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How To Make Good Decisions
- Read in 16 minutes
- Audio & text available
- Contains 10 key ideas
Risk Savvy is an exploration into the way we misunderstand risk and uncertainty, often at great expense to our health, finances and relationships. However, if we better understand risk, we can develop the tools necessary to navigate this highly complex world without having to become an “expert in everything.”
Key idea 1 of 10
Risk and uncertainty are fundamentally different.
What image comes to mind when you think about risk? Chances are good it’s a high-stakes poker game in Vegas. Risk, however, is actually far more subtle.
In essence, a risk is any situation in which you have many alternative outcomes, and are aware of them and the probability that they’ll occur.
People often mistakenly think that situations are risky even when they’re uncertain of the consequences. However, risk actually involves a great deal of certainty: you’re not only aware of the possible outcomes but also of the probability of each outcome.
When you play a slot machine, there are only so many possible combinations the machine can generate. A quick look at the design of the machine can give you valuable information on the frequency with which each combination is generated, and therefore how probable each combination is.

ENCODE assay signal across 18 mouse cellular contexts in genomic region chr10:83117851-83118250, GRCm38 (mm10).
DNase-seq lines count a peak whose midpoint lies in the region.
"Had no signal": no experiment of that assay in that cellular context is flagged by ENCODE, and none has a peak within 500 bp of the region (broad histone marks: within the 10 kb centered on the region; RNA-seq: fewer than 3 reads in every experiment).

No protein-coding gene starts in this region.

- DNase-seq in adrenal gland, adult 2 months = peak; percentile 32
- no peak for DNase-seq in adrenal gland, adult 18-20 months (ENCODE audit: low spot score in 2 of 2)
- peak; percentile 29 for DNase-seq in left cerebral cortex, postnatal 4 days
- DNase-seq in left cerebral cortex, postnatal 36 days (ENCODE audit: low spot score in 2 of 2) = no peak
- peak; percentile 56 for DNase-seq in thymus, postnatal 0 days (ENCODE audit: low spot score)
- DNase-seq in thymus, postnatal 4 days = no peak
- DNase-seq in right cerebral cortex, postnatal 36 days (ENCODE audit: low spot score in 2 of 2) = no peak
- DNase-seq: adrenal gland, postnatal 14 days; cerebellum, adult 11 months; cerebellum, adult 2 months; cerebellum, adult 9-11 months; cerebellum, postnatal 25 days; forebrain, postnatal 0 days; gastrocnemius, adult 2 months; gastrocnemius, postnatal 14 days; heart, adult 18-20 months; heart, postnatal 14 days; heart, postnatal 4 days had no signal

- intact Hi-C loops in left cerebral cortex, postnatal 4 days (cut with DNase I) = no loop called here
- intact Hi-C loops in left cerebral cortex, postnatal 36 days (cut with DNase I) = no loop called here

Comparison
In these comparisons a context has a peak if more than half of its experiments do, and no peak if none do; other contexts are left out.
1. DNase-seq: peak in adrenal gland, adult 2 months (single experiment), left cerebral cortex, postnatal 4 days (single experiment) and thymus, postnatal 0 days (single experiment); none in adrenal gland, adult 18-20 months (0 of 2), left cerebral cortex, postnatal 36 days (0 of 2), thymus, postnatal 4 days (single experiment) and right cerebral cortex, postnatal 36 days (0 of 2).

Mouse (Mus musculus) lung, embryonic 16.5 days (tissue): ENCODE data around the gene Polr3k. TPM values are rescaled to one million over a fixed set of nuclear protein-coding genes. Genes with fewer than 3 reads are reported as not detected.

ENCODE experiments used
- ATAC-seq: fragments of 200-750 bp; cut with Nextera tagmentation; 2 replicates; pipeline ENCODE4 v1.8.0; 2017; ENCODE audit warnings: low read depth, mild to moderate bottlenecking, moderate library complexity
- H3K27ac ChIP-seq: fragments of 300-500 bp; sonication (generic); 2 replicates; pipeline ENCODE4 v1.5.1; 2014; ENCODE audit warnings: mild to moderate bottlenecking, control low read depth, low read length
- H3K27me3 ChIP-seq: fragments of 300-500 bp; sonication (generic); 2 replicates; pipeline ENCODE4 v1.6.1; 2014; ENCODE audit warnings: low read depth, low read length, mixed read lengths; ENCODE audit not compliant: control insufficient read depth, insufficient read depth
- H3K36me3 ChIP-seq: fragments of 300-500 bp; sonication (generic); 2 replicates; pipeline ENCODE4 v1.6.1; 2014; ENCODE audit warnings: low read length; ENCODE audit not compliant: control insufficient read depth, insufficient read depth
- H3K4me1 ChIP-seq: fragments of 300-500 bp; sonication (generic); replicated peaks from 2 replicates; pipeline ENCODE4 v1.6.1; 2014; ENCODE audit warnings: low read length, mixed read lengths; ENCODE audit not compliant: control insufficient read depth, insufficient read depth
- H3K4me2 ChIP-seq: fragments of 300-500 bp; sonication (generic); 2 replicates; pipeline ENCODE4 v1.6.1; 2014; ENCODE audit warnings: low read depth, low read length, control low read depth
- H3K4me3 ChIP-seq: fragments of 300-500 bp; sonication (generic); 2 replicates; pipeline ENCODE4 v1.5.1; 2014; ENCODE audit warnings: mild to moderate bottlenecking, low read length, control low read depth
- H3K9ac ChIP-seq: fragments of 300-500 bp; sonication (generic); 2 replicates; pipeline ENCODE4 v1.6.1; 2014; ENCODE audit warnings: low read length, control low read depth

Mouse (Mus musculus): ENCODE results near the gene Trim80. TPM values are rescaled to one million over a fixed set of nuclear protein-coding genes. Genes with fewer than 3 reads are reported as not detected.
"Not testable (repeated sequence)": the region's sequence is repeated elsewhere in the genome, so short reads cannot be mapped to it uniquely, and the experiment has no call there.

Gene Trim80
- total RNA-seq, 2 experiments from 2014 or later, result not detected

Knowing this, you can play slots confident that you’re at least aware of the dangers, since you can prepare for each possible outcome.
Sometimes, however, a situation has only one outcome. In this case, you don’t face risk but certainty. For example, when you place your hand on a hot stove, you know for certain that you’ll burn your hand.
This contrasts directly with uncertainty, i.e., not knowing the probabilities of all possible outcomes, or even not knowing what all the possible outcomes are.
For many, this sounds much like their definition of “risk.” For example, if you’re at a poker table in Vegas, you probably don’t know whether the player across the table has a pair of twos or a full house.
However, the variables in poker are knowable: since there are only so many cards in a deck, only so many possible combinations of cards are possible.
As a counterpoint, weather is often uncertain: tomorrow could be rainy, sunny, cloudy or even snowy – it depends on many factors, not all of which can be known.